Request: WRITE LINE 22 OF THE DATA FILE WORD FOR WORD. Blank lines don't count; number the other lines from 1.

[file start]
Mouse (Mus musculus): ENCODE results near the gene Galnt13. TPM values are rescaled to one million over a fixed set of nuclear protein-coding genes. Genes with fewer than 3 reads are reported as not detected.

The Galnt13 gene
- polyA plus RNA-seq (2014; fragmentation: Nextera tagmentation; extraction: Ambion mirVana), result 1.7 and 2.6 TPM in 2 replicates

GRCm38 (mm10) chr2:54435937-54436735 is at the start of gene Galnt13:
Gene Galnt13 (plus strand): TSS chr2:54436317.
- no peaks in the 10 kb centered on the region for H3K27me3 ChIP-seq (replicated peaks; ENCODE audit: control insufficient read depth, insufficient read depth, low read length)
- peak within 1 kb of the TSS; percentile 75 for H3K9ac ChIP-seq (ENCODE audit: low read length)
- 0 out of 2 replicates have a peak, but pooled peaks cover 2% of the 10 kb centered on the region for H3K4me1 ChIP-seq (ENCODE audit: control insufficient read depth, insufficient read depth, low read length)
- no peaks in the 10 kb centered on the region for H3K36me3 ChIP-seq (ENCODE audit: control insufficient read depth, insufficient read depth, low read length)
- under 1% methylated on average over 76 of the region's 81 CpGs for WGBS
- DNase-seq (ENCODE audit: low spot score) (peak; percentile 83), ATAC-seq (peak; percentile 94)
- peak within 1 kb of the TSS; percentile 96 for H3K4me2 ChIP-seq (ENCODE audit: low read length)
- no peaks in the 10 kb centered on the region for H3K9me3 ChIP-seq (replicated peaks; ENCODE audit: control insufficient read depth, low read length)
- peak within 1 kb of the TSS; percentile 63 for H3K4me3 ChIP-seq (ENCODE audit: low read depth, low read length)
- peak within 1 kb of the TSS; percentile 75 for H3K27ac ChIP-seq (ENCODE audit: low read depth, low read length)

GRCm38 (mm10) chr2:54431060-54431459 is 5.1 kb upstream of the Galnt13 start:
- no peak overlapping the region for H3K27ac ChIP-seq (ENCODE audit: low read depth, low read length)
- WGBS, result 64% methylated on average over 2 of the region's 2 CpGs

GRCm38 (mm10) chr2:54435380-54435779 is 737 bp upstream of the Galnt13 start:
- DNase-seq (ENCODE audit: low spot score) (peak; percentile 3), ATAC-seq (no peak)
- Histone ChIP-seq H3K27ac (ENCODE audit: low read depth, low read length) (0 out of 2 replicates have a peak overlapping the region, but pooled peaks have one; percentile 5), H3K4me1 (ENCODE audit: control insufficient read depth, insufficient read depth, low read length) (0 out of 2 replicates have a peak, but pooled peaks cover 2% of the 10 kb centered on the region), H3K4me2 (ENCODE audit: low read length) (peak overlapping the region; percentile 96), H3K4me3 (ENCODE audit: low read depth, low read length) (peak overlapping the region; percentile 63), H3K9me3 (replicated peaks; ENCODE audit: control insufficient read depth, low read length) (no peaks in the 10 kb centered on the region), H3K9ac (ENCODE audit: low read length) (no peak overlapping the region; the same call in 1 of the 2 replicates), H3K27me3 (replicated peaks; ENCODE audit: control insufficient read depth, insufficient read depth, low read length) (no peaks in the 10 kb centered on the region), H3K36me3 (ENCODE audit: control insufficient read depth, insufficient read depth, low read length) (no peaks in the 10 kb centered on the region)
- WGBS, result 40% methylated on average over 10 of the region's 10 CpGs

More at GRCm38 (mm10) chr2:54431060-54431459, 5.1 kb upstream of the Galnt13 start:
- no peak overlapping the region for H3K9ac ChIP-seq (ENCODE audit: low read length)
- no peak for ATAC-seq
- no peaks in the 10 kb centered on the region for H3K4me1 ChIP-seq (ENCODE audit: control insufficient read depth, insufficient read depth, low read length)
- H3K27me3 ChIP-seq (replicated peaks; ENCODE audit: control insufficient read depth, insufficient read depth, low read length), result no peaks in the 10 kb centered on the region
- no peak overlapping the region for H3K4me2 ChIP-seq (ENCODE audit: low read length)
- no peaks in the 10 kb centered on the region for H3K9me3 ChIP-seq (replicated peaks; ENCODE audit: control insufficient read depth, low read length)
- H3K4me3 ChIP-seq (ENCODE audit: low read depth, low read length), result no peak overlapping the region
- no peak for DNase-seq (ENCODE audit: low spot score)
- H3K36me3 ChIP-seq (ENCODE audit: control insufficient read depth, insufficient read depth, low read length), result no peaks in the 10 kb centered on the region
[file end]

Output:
- WGBS, result 40% methylated on average over 10 of the region's 10 CpGs